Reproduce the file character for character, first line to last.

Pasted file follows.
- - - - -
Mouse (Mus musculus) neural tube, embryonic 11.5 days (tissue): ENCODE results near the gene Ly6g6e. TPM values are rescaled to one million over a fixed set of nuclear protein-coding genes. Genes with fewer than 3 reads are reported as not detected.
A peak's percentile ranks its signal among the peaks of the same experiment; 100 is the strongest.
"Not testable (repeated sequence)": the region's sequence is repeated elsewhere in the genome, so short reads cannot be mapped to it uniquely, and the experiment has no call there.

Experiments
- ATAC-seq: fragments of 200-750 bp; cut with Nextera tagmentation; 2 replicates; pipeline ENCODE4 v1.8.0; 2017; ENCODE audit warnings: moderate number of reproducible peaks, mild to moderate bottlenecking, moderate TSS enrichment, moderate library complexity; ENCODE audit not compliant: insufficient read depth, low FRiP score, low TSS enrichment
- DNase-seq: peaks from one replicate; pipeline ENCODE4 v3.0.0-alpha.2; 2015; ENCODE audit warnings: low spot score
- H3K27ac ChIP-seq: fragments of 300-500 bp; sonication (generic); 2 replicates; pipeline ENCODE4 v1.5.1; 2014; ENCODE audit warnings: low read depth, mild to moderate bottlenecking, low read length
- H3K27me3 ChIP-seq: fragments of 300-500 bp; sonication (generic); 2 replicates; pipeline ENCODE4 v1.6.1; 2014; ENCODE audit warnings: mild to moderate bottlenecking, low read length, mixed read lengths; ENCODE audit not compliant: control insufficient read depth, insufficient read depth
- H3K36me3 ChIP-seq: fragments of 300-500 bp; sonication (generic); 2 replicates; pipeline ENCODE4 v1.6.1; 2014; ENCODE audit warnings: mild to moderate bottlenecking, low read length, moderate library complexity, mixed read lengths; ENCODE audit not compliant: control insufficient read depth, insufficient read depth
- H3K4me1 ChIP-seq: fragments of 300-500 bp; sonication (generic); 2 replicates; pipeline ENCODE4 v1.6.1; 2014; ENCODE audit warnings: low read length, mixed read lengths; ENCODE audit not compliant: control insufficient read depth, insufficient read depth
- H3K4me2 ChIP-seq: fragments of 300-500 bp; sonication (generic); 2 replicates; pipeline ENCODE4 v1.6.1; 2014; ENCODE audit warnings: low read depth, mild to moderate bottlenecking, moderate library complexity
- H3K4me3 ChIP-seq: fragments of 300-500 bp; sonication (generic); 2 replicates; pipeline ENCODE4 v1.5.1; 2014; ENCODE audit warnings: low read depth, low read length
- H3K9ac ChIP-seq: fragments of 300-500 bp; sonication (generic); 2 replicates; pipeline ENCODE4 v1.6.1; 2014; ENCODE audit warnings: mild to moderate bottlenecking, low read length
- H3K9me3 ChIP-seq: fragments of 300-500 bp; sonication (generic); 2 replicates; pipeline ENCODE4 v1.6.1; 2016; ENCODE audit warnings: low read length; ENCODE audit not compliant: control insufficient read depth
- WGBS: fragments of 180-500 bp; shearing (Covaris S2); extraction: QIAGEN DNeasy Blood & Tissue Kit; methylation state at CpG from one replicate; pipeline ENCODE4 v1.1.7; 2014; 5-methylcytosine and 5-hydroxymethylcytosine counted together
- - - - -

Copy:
Mouse (Mus musculus) neural tube, embryonic 11.5 days (tissue): ENCODE results near the gene Ly6g6e. TPM values are rescaled to one million over a fixed set of nuclear protein-coding genes. Genes with fewer than 3 reads are reported as not detected.
A peak's percentile ranks its signal among the peaks of the same experiment; 100 is the strongest.
"Not testable (repeated sequence)": the region's sequence is repeated elsewhere in the genome, so short reads cannot be mapped to it uniquely, and the experiment has no call there.

Experiments
- ATAC-seq: fragments of 200-750 bp; cut with Nextera tagmentation; 2 replicates; pipeline ENCODE4 v1.8.0; 2017; ENCODE audit warnings: moderate number of reproducible peaks, mild to moderate bottlenecking, moderate TSS enrichment, moderate library complexity; ENCODE audit not compliant: insufficient read depth, low FRiP score, low TSS enrichment
- DNase-seq: peaks from one replicate; pipeline ENCODE4 v3.0.0-alpha.2; 2015; ENCODE audit warnings: low spot score
- H3K27ac ChIP-seq: fragments of 300-500 bp; sonication (generic); 2 replicates; pipeline ENCODE4 v1.5.1; 2014; ENCODE audit warnings: low read depth, mild to moderate bottlenecking, low read length
- H3K27me3 ChIP-seq: fragments of 300-500 bp; sonication (generic); 2 replicates; pipeline ENCODE4 v1.6.1; 2014; ENCODE audit warnings: mild to moderate bottlenecking, low read length, mixed read lengths; ENCODE audit not compliant: control insufficient read depth, insufficient read depth
- H3K36me3 ChIP-seq: fragments of 300-500 bp; sonication (generic); 2 replicates; pipeline ENCODE4 v1.6.1; 2014; ENCODE audit warnings: mild to moderate bottlenecking, low read length, moderate library complexity, mixed read lengths; ENCODE audit not compliant: control insufficient read depth, insufficient read depth
- H3K4me1 ChIP-seq: fragments of 300-500 bp; sonication (generic); 2 replicates; pipeline ENCODE4 v1.6.1; 2014; ENCODE audit warnings: low read length, mixed read lengths; ENCODE audit not compliant: control insufficient read depth, insufficient read depth
- H3K4me2 ChIP-seq: fragments of 300-500 bp; sonication (generic); 2 replicates; pipeline ENCODE4 v1.6.1; 2014; ENCODE audit warnings: low read depth, mild to moderate bottlenecking, moderate library complexity
- H3K4me3 ChIP-seq: fragments of 300-500 bp; sonication (generic); 2 replicates; pipeline ENCODE4 v1.5.1; 2014; ENCODE audit warnings: low read depth, low read length
- H3K9ac ChIP-seq: fragments of 300-500 bp; sonication (generic); 2 replicates; pipeline ENCODE4 v1.6.1; 2014; ENCODE audit warnings: mild to moderate bottlenecking, low read length
- H3K9me3 ChIP-seq: fragments of 300-500 bp; sonication (generic); 2 replicates; pipeline ENCODE4 v1.6.1; 2016; ENCODE audit warnings: low read length; ENCODE audit not compliant: control insufficient read depth
- WGBS: fragments of 180-500 bp; shearing (Covaris S2); extraction: QIAGEN DNeasy Blood & Tissue Kit; methylation state at CpG from one replicate; pipeline ENCODE4 v1.1.7; 2014; 5-methylcytosine and 5-hydroxymethylcytosine counted together